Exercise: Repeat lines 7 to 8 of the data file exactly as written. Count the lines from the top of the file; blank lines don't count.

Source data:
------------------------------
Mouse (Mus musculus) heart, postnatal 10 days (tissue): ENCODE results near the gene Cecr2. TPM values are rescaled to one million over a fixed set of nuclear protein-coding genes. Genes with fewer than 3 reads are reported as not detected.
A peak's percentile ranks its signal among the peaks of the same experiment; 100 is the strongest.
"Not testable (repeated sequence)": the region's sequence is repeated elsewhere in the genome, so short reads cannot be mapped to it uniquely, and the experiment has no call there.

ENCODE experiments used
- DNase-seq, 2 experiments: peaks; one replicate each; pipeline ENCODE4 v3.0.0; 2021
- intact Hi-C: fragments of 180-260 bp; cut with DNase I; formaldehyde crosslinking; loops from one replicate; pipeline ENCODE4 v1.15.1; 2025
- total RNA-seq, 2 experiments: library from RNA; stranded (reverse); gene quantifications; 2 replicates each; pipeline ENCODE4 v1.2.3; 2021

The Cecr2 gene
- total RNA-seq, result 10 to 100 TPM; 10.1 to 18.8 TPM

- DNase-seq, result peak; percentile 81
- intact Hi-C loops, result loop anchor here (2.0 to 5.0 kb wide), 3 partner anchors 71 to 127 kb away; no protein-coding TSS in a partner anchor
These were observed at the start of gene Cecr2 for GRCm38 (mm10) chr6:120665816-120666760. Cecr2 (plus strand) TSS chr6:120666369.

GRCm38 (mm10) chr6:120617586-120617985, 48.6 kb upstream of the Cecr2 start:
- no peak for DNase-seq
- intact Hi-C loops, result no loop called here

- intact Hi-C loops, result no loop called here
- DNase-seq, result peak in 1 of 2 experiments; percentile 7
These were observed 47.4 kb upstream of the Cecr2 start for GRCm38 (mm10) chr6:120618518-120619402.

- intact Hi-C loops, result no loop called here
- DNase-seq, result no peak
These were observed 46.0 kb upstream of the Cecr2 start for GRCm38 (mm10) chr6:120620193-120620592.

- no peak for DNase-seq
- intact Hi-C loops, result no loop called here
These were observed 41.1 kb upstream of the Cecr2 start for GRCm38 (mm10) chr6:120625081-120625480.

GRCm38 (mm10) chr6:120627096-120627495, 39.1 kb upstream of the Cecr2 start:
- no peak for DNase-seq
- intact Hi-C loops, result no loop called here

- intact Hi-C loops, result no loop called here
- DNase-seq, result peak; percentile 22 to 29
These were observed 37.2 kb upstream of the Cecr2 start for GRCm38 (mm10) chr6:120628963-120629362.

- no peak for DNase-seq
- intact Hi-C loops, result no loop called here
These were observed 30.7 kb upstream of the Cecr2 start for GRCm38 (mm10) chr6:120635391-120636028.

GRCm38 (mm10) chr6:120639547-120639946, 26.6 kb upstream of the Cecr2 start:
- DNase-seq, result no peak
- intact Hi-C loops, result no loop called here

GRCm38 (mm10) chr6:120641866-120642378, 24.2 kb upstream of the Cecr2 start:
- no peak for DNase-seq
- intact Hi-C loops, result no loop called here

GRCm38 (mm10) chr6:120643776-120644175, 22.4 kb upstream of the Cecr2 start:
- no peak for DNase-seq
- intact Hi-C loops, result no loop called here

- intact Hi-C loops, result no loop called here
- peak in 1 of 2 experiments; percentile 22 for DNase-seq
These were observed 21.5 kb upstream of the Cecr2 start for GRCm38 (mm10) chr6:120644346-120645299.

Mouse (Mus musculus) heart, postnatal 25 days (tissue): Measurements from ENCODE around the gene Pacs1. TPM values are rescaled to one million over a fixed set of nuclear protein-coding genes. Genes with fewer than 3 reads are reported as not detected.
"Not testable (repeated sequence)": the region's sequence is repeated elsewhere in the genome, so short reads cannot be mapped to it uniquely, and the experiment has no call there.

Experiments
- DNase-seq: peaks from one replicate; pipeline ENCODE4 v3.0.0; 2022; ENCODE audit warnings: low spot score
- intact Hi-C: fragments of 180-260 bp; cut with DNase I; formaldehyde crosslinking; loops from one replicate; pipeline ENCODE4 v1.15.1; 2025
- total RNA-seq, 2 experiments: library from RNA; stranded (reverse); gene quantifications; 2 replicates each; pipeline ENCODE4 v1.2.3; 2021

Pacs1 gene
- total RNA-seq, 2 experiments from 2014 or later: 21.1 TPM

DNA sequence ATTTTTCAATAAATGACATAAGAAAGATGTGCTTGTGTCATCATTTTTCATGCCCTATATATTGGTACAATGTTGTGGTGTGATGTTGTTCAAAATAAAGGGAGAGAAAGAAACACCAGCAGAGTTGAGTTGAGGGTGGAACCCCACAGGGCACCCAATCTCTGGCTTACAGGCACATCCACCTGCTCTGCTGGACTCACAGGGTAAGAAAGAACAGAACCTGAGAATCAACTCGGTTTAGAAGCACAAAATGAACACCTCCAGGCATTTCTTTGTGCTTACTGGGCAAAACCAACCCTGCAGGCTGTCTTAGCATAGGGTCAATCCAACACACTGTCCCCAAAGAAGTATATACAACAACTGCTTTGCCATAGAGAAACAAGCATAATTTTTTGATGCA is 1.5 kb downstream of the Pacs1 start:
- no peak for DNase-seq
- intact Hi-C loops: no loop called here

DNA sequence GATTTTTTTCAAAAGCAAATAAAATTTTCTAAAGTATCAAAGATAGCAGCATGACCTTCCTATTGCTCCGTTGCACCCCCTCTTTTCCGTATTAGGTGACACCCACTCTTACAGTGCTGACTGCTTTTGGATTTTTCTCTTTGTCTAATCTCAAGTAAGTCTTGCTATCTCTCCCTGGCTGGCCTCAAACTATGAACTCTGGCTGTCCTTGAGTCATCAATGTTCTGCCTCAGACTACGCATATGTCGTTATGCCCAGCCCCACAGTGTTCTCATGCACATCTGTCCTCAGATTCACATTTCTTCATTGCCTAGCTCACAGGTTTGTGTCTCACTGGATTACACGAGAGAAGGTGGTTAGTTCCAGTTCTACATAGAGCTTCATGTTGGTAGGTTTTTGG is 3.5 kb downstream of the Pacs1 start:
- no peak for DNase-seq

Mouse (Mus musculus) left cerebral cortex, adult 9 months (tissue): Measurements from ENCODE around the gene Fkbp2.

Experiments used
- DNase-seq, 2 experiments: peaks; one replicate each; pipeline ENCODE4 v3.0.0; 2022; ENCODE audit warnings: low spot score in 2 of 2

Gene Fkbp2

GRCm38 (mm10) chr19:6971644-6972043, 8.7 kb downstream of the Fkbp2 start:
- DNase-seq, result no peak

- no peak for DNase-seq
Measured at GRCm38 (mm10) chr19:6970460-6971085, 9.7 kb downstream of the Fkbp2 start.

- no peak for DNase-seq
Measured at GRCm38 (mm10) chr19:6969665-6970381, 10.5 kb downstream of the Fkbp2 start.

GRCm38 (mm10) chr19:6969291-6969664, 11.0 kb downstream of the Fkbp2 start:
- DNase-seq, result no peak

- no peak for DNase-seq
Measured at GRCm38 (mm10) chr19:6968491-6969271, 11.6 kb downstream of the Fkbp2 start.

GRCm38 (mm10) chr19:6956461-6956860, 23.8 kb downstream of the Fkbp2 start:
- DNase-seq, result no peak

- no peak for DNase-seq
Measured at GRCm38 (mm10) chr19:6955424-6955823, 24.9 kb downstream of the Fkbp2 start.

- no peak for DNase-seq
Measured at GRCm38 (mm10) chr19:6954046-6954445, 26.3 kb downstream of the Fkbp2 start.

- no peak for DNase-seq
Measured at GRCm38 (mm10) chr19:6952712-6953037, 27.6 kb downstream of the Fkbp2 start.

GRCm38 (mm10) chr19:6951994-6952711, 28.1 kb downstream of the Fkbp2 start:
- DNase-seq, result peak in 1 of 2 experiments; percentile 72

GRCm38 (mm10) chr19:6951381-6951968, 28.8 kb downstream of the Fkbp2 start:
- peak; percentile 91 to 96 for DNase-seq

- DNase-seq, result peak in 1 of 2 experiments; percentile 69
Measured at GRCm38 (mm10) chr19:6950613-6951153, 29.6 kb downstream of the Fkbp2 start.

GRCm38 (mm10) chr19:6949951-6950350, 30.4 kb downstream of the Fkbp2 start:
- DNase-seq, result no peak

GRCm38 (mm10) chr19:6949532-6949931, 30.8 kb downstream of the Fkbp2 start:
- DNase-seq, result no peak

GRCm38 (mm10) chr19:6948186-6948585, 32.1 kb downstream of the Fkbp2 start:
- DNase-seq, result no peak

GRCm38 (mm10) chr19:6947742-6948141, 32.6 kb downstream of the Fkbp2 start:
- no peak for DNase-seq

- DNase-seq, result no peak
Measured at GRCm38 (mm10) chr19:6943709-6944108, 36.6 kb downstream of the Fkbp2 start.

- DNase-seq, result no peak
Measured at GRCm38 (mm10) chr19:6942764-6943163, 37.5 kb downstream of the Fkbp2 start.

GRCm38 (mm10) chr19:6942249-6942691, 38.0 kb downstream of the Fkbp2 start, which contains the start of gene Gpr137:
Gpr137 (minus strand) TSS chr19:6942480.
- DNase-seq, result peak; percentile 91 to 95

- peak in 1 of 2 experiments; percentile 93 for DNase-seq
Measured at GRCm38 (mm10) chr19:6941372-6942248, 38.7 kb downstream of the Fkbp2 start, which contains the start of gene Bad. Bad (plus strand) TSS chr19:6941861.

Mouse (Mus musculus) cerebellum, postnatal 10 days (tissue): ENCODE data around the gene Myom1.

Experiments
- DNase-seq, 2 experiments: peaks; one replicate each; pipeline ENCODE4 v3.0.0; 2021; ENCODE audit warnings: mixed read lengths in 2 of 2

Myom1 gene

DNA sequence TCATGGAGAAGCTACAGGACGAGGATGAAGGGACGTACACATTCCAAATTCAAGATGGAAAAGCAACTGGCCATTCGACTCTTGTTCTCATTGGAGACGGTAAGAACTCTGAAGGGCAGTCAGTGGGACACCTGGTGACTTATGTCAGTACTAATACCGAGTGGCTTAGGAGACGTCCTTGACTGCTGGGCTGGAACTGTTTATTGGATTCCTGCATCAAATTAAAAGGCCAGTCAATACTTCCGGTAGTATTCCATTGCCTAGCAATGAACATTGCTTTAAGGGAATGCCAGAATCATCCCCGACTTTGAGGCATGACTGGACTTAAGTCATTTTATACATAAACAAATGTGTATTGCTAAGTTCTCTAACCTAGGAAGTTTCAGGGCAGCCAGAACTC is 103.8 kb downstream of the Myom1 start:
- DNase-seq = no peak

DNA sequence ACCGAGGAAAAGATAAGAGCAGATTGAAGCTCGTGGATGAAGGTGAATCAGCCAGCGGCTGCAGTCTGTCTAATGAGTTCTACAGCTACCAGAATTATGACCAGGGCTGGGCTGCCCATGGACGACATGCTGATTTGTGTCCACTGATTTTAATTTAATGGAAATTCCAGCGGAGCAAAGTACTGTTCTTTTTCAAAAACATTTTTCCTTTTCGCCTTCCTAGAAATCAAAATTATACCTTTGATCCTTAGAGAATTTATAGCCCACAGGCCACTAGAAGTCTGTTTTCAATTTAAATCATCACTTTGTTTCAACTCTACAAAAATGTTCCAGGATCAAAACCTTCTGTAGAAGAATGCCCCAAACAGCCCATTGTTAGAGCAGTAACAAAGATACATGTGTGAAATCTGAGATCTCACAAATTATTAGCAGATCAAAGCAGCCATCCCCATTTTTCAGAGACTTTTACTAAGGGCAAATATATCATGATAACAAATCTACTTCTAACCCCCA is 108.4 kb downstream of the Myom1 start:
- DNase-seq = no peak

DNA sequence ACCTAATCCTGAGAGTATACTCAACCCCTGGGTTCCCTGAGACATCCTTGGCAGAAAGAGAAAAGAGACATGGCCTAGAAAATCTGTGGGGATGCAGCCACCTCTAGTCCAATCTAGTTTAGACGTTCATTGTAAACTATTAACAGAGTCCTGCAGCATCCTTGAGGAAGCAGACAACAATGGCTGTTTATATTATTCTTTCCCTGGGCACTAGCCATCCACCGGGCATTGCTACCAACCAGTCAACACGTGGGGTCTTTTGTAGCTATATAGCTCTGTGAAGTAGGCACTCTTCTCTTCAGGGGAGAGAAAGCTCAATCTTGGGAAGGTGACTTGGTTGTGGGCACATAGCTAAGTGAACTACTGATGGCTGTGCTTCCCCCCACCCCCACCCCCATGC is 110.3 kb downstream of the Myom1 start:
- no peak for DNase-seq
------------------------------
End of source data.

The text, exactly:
- total RNA-seq, 2 experiments: library from RNA; stranded (reverse); gene quantifications; 2 replicates each; pipeline ENCODE4 v1.2.3; 2021

The Cecr2 gene